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DIVINE SECRETS OF
THE YA-YA SISTERHOOD

About The Production
On vacation in Idaho in the summer of 1997, producer Bonnie Bruckheimer read the Rebecca Wells novel, Divine Secrets of the Ya-Ya Sisterhood, and fell in love with it.

What she found so compelling about the story, says Bruckheimer, is how it demonstrates, in a humorous and compassionate way, "everyone's desire to understand their intense childhood experiences from a position of maturity, to accept that imperfect relationships can be healed and that life goes on."

Bruckheimer has two best friends she's known since high school, and is well aware of how powerful that kind of connection can be. "We still vacation together and talk on the phone almost every day," she says. "I don't know what I would have done without them. They're my Ya-Yas."

Bruckheimer produced the 1988 drama Beaches, a film beloved for its message about the bonds of true friendship, and is still touched by the response of fans who tell her how much that film meant to them. "People have told me they watch Beaches every year with their best friends," she says. "Nothing can compare to the feeling of knowing that you've done something that affects people so personally. I believe this film will elicit the same kind of response."

Initially convinced that the film rights to the book must have already been snapped up, Bruckheimer made some phone calls and happily discovered that there had been offers but nothing was finalized. "When I told Rebecca how passionate I was about the book," the producer recalls, "she let me run with it. She let me take it to the studios, knowing that even if I came crying back to her after every studio had passed, I wasn't going to sleep until I got a deal!"

She got that deal at Warner Bros. Pictures.

Divine Secrets of the Ya-Ya Sisterhood came to producer Hunt Lowry's attention in a different way. "My wife read it first," he says, "and then began reading passages out loud to me. She kept telling me what a great movie this would make, and I agreed." Lowry's company, Pandora, a specialty division of Gaylord Films, recently produced the popular coming-of-age love story A Walk to Remember, which was adapted from Nicholas Sparks' best-selling novel.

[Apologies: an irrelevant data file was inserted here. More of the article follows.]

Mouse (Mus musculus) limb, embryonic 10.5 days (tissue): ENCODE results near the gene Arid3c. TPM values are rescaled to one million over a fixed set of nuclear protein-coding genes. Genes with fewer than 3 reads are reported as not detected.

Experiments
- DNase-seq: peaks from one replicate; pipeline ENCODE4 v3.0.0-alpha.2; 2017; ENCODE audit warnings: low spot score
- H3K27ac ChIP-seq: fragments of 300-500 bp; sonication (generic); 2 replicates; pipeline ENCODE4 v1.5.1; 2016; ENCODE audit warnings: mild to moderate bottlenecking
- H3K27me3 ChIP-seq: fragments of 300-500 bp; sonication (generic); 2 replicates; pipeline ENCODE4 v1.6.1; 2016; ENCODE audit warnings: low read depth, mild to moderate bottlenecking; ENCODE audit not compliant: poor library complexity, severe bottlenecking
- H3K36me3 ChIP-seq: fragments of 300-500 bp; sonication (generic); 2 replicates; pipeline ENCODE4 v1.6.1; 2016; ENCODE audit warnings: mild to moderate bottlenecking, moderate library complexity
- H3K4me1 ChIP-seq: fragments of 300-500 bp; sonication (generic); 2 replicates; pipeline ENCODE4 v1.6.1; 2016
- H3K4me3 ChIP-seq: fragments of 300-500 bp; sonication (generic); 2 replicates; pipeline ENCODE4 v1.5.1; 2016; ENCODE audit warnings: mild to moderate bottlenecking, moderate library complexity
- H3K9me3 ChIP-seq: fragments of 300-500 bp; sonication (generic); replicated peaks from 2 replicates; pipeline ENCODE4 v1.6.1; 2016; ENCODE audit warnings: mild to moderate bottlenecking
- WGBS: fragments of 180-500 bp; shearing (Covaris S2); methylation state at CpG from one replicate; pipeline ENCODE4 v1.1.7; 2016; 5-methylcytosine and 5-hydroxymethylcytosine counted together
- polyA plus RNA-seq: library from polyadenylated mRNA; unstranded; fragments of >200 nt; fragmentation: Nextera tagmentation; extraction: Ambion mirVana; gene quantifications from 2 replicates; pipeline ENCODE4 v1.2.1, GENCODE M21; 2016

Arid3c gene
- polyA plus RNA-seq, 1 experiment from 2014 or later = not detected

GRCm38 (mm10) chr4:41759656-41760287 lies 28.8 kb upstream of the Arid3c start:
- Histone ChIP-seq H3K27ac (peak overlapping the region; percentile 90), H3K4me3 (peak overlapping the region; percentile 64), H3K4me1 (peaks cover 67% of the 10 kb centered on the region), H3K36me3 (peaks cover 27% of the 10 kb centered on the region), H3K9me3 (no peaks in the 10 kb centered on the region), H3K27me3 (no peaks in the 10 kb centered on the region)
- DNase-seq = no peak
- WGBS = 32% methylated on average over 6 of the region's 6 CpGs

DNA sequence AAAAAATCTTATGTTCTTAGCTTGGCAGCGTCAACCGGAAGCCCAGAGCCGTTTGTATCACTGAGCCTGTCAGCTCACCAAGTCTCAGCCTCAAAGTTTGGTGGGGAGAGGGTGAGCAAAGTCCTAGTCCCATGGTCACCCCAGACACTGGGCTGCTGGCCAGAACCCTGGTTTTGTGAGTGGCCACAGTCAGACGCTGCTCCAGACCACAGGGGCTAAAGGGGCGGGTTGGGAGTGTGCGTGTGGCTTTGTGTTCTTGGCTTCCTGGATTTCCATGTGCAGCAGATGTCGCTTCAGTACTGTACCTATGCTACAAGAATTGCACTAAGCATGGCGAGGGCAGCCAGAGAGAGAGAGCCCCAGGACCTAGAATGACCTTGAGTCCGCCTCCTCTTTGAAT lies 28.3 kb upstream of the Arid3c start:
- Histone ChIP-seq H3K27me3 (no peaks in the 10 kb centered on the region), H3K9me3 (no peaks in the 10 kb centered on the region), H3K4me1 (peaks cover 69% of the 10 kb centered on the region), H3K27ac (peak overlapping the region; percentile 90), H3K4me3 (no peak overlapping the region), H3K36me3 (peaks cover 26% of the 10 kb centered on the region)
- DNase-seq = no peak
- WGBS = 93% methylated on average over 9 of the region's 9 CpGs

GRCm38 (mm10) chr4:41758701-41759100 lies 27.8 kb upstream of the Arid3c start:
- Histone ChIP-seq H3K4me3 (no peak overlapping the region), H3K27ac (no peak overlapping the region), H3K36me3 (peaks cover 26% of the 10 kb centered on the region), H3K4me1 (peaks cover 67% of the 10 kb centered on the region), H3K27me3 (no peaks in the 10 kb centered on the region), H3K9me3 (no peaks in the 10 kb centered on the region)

"I checked on it and found that Warner Bros. Pictures had the rights and that Bonnie Bruckheimer's company was developing it," Lowry recalls. "As it turns out, Gaylord had just made a deal with the Studio and one of the first things that [President of Worldwide Production] Lorenzo di Bonaventura talked about was Divine Secrets of the Ya-Ya Sisterhood. When he told me that Callie Khouri was also involved I said ‘Count us in on this project...we have to do it!'"

Khouri, who is best known for her Academy Award-winning screenplay Thelma and Louise, was approached twice with an offer to adapt the novel for the screen, but each time she was busy with other projects. Bruckheimer, who had acquired the film rights to the story with her producing partner at the time, Bette Midler, was eager to get started and enlisted Mark Andrus (co-writer, As Good As it Gets), to prepare an adaptation. Meanwhile, Khouri became available and wanted not only to write the script but also to make Divine Secrets her directorial debut.

Albeit a labor of love, Khouri found that adapting the story was not an easy process. "There are 350 pages in the book," she explains, "so you really have to be selective. It's a difficult book to adapt and Mark Andrus did a fantastic job, although ultimately I took it in a slightly different direction. We both tried to make the characters more active for the screen, without sacrificing the dialogue that helps defines them."

"What's essential to the story," Khouri continues,<

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